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The Unknown is as close as beside you. We just can't always see it.
Remember the old fifties and sixties Rod Serling's The Twilight Zone? I loved those stories. Usually nothing was really explained. Stuff just happened and we accepted it. These stories are something like that. Stuff happens and I don't try to explain it or justify it. No room for a lot of technical jargon that I don't understand so why try to sell it to my readers that I "do" understand it.
I had to categorize this as science fiction, and there are some I would call "futuristic" (see the excerpt: A complete short story, one of 13 included in book.) But besides SF there also is contemporary fantasy and some I'd call horror.
Hope you enjoy!
THE LAST UNEMPLOYED MAN
(entire short story; 12 more)
Bentley Durant stared long and hard at the pad where he had scribbled his three choices for his next job. Agriculture: greenhouse research. Business. Mining. He had no training for any of them. But he would get it. That's how things worked. He had already entered the necessary data.
Moments earlier he had job-searched for Joe English. The search had come up negative. No choice remained but the last option. Bentley’s finger hovered over the 'ENTER' key. His heavy arm looked slick. Sweat. No absolute guarantees for his own future either. He considered this pause as a sort of moment of silence for his fiftieth client. Joe English. His last.
The moment passed.
He tore the scribbled job-choices sheet off the pad and shoved it in his pants pocket, then hit the 'ENTER' key
Instantly on the computer screen: BANKS CLARIFICATION IN PROGRESS
BANKS CLARIFICATION FINISHED
The knock came, then the door opened.
"English is ready, Bentley."
Bentley pushed from the desk no longer his. The casters rolled him smoothly to the edge where plastic mat met lush carpet. He stood, suddenly felt heavier than his 230 pounds, weaker than when he first took the job. Older. Something in agriculture would get him back into shape. But maybe agriculture should have been his third choice. He had never heard of anyone ever getting their first choice.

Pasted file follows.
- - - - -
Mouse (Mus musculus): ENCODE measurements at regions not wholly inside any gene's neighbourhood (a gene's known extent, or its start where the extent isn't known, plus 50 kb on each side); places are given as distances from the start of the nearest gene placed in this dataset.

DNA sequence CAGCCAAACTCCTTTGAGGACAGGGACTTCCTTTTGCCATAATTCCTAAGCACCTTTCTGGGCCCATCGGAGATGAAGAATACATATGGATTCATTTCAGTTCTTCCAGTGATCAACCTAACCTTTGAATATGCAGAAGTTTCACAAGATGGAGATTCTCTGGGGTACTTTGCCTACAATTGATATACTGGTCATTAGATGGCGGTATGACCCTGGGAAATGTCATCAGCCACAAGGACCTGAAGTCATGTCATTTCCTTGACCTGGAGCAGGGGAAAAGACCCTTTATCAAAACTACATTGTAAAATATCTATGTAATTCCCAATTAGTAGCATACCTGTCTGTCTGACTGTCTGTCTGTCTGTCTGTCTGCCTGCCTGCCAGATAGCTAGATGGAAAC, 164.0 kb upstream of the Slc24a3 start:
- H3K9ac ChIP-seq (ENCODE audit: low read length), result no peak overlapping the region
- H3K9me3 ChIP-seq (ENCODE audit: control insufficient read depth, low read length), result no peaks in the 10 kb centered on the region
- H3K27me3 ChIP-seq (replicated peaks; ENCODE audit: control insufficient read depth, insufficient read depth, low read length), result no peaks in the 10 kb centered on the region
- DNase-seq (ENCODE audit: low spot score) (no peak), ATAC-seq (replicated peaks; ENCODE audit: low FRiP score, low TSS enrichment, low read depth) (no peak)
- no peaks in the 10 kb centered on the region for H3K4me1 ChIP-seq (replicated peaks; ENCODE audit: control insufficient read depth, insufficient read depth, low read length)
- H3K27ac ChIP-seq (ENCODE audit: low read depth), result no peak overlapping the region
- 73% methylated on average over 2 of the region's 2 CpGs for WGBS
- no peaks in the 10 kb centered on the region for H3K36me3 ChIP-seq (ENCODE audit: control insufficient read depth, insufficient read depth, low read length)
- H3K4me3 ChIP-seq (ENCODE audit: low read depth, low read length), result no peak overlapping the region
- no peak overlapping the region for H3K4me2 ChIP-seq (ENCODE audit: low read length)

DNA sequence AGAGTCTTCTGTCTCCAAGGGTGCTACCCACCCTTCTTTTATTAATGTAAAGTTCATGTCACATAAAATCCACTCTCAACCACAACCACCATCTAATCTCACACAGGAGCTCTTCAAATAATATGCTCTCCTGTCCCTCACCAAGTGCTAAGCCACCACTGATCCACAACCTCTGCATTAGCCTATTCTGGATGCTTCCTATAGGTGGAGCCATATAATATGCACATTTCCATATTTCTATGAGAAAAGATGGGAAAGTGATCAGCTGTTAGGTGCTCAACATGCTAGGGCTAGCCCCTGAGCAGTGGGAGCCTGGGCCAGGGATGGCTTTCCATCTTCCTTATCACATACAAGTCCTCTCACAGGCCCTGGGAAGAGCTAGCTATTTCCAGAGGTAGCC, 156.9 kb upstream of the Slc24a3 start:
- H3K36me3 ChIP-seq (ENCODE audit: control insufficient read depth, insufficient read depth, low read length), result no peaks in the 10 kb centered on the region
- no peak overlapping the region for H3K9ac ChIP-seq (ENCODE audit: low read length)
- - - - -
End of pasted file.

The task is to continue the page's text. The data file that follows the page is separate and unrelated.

His replacement, Bill Livven, stood there. Well-built, young. Young? They were the same age, both forty-two. Only now Bill was the only one who looked forty-two. Had the stress of this job actually aged him extra years? Of course it had. What a surprise Bill would get after he had sat behind the desk for several months.
Bentley managed a smile, stuck out his hand, "Good to see you, Bill."
"Good to see you, too, Bentley."
Not much reason for further chatter. Being second in charge, Bill would have already received training for the job everyone knew always reopened. Bentley had his last duty as departing director of employment to perform. Bill his first.
He squeezed the hand of his friend, briefly thought of their shared childhood, before all the changes, when a man had to be concerned about his future, had things to work for, strive for.
Nostalgia swept him. For a few seconds he wondered if the old ways maybe weren't better, and mumbled, "Time for Banks Clarification to churn its wheels."
"What…?" Livven asked.
"Oh…, was just thinking out loud, Bill."
"Well, that nobody has to worry about their next meal. Everybody has work." Bentley glanced at the computer which still flashed the announcement BANKS CLARIFICATION FINISHED. He had seen that announcement for his forty-nine other clients, too. The letters were no larger but the words seemed to almost fill the screen. "Except Joe English."
"The system works, Bentley."
"I know. English has reached his twenty-first birthday. He's still usually unemployed. There's no designation for unemployed, and, the allotted time has passed."
"Right." Livven smiled. Bentley hadn't seen his friend in quite some time. His smile seemed different today, cold, maybe, the mouth cracking fully, but the eyes…but then, coldness was needed for this job. "Everybody else is employed. Birth and death rate balanced. Everybody's working and happy."
Yes. Cold. "I know." Everybody except Joe English.
"The best solution by the best minds for population control." Livven approached, patted Bentley's shoulder, "One hundred percent employment. And it means retirement from the top job for you, my friend. And now you'll get your job of choice." Livven squeezed, then patted again and withdrew, "A sort of cybernetic pat on the back."